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Wednesday, January 1, 1862.+-

Washington, DC.

President and Mrs. Lincoln hold New Year's reception at Executive Mansion from 11 A.M. to 2 P.M. Members of cabinet and families enter first, followed by gold-braided diplomatic corps, justices of Supreme Court, and officers of army and navy. At 12 noon gates are opened to public. The Marine Band plays "national airs in spirited style." Nicolay to Bates, 2 January 1862, 3 January 1862, John G. Nicolay Papers, Library of Congress, Washington, DC; Evening Star (Washington, DC), 1 January 1862, 2d ed., 3:6; National Republican (Washington, DC), 2 January 1862, 3:1.

Lincoln writes General Buell at Louisville, Ky.: "General McClellan should not yet be disturbed with business. I think you better get in concert with General Halleck at once. I write you to-night. I also telegraph and write Halleck." Abraham Lincoln to Don C. Buell, 1 January 1862, CW, 5:86.

Advises Halleck at St. Louis: "Gen. McClellan should not yet be disturbed with business. I think Gen. Buell and yourself should be in communication and concert at once. I write you to-night, and also Telegraph and write him." Abraham Lincoln to Henry W. Halleck, 1 January 1861 [1862], CW, 5:87.

Informs Halleck: "General McClellan is not dangerously ill, as I hope, but would better not to be disturbed . . . I am very anxious that, in case of General Buell's moving toward Nashville, the enemy shall not be greatly re-enforced, and I think there is danger he will be from Columbus. It seems to me that a real or feigned attack upon Columbus from up-river at the same time would either prevent this or compensate for it by throwing Columbus into our hands." Abraham Lincoln to Henry W. Halleck, 1 January 1862, CW, 5:87.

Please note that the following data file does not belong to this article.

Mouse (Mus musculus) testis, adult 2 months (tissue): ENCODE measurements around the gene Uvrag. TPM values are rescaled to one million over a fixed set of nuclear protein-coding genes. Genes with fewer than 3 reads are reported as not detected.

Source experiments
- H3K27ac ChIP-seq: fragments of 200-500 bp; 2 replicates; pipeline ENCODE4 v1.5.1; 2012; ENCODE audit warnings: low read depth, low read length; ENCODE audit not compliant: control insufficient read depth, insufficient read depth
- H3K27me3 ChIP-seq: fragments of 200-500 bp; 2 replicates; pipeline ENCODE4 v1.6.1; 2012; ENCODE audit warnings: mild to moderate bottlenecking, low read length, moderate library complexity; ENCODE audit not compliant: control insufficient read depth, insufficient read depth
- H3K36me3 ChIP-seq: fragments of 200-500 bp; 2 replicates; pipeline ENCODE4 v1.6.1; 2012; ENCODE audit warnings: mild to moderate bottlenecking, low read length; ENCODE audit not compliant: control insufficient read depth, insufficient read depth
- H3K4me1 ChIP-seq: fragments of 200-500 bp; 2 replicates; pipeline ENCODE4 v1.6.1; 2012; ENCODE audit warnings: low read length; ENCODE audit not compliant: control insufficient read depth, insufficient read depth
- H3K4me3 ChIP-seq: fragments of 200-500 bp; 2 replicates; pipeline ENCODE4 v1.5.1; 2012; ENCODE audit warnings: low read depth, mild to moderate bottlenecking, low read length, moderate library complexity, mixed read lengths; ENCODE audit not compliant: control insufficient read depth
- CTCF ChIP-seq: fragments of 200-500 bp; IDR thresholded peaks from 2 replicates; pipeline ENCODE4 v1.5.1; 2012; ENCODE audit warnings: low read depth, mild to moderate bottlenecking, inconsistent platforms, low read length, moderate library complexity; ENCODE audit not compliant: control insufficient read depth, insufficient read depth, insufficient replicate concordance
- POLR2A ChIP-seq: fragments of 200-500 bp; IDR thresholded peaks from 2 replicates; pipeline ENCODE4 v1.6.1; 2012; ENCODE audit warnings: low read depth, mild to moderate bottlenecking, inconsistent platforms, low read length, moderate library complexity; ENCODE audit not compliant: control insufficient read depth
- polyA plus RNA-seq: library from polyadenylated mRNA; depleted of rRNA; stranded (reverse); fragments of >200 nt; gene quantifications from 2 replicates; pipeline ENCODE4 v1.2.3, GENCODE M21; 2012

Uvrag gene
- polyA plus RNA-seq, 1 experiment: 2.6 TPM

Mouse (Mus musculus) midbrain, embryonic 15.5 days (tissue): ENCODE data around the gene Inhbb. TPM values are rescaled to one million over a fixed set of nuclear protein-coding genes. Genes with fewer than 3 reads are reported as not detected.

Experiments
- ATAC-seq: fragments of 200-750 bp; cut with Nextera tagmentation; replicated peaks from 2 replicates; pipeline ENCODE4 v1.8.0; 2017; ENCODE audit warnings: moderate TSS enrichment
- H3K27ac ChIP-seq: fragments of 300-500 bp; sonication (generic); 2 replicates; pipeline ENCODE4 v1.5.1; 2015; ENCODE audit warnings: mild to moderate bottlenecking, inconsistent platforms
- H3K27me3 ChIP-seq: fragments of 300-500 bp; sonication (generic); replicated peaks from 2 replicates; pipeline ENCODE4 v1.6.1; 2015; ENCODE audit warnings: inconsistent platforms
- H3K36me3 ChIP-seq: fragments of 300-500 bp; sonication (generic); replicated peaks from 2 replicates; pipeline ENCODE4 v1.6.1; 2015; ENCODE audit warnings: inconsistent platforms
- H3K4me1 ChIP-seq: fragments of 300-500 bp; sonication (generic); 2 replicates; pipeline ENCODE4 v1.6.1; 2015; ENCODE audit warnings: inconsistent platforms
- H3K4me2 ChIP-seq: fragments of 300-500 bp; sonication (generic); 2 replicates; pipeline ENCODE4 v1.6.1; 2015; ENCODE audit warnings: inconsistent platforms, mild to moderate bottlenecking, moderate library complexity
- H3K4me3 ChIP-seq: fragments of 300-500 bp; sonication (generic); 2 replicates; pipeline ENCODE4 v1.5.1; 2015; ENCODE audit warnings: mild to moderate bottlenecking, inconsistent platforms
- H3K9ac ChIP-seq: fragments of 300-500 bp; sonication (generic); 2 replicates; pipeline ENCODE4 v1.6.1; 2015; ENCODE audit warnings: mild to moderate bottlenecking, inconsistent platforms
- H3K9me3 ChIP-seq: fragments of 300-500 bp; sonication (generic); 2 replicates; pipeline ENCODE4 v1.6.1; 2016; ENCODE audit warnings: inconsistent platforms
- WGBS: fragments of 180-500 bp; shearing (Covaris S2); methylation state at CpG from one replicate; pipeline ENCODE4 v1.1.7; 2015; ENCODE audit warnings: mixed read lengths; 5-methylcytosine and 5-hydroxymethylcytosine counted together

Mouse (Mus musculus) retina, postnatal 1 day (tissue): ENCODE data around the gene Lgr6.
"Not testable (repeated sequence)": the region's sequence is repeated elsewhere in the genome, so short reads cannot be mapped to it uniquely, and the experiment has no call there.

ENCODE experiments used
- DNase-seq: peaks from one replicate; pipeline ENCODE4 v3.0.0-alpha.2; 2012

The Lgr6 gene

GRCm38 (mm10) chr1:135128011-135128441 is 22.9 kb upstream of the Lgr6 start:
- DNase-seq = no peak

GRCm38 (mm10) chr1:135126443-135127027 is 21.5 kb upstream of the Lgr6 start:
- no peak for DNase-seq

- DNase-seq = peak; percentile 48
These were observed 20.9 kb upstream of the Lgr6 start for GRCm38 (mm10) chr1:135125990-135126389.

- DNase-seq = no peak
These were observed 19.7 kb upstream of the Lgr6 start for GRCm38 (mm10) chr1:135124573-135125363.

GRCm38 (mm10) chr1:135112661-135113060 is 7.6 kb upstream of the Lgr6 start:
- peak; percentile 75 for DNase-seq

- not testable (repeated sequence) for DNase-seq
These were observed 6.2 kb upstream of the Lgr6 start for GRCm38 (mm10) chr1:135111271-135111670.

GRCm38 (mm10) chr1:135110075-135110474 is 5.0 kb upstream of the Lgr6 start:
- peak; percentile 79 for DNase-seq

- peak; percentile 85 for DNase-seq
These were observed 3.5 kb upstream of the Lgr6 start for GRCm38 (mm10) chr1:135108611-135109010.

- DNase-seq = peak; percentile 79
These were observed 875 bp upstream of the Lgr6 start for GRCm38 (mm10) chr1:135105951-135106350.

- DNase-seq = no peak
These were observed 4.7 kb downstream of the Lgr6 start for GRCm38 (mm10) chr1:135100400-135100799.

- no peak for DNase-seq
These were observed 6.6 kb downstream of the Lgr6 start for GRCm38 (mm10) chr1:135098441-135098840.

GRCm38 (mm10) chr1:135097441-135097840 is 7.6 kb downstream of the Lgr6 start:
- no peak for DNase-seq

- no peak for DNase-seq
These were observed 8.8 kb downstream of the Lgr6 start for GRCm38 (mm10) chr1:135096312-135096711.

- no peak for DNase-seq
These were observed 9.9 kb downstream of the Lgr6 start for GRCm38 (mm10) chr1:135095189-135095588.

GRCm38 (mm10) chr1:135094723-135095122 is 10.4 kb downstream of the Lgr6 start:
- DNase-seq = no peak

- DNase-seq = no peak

President Lincoln writes to General George B. McClellan regarding the general's "uneasiness" about "the doings" of Congress's Joint Committee on the Conduct of the War. Lincoln explains, "You may be entirely relieved . . . The gentlemen of the Committee were with me an hour and a half last night; and I found them in a perfectly good mood. As their investigation brings them acquainted with facts, they are rapidly coming to think of the whole case as all sensible men would." Abraham Lincoln to George B. McClellan, 1 January 1862, CW, 5:88.